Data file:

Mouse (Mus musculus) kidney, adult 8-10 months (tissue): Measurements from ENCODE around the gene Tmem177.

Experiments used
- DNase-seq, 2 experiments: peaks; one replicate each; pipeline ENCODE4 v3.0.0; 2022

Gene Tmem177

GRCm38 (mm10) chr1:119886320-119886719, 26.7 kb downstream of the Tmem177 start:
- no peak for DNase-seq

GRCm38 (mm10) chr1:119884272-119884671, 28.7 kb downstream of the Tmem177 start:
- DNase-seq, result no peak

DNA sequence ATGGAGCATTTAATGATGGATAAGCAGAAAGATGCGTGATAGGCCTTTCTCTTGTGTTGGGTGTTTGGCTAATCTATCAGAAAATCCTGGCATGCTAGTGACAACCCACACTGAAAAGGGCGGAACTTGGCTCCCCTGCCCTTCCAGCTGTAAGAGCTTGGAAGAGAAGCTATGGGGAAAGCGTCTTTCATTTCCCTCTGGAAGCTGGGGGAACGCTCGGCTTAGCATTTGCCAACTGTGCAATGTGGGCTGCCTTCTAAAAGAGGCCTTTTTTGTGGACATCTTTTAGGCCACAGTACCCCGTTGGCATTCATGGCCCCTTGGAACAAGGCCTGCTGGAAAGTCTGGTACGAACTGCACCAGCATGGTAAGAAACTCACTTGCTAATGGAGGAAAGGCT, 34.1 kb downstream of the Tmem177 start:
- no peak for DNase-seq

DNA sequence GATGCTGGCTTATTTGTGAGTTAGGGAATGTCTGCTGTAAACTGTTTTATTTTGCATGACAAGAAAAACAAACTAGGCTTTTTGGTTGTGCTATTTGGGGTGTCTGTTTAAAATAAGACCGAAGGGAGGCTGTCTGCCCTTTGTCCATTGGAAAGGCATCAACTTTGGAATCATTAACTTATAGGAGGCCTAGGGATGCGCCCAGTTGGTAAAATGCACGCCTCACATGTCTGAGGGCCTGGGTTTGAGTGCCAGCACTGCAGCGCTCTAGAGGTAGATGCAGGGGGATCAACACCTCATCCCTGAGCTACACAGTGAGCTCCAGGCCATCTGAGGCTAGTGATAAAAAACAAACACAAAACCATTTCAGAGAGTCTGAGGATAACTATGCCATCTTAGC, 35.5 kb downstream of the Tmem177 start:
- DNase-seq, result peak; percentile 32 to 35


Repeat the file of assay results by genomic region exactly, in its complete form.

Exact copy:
Mouse (Mus musculus) kidney, adult 8-10 months (tissue): Measurements from ENCODE around the gene Tmem177.

Experiments used
- DNase-seq, 2 experiments: peaks; one replicate each; pipeline ENCODE4 v3.0.0; 2022

Gene Tmem177

GRCm38 (mm10) chr1:119886320-119886719, 26.7 kb downstream of the Tmem177 start:
- no peak for DNase-seq

GRCm38 (mm10) chr1:119884272-119884671, 28.7 kb downstream of the Tmem177 start:
- DNase-seq, result no peak

DNA sequence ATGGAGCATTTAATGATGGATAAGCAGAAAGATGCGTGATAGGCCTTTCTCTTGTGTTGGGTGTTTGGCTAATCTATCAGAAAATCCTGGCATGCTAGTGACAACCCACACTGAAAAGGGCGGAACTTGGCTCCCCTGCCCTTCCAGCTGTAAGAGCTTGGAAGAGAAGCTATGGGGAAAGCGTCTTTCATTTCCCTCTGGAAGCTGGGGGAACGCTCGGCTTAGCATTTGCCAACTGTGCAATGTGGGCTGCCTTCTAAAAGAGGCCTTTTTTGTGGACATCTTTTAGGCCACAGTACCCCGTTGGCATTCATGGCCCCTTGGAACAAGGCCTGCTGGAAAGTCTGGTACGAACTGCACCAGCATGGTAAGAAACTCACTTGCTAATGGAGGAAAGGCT, 34.1 kb downstream of the Tmem177 start:
- no peak for DNase-seq

DNA sequence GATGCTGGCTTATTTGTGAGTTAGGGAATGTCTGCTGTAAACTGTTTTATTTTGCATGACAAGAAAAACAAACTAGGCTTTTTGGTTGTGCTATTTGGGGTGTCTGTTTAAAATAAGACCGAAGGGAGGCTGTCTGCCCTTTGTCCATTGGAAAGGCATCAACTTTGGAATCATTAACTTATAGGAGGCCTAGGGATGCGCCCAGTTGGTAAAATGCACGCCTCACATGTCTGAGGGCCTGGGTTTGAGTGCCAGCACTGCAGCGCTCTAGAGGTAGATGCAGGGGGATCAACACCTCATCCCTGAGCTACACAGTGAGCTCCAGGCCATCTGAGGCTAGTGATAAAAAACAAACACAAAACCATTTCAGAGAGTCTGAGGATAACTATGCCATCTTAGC, 35.5 kb downstream of the Tmem177 start:
- DNase-seq, result peak; percentile 32 to 35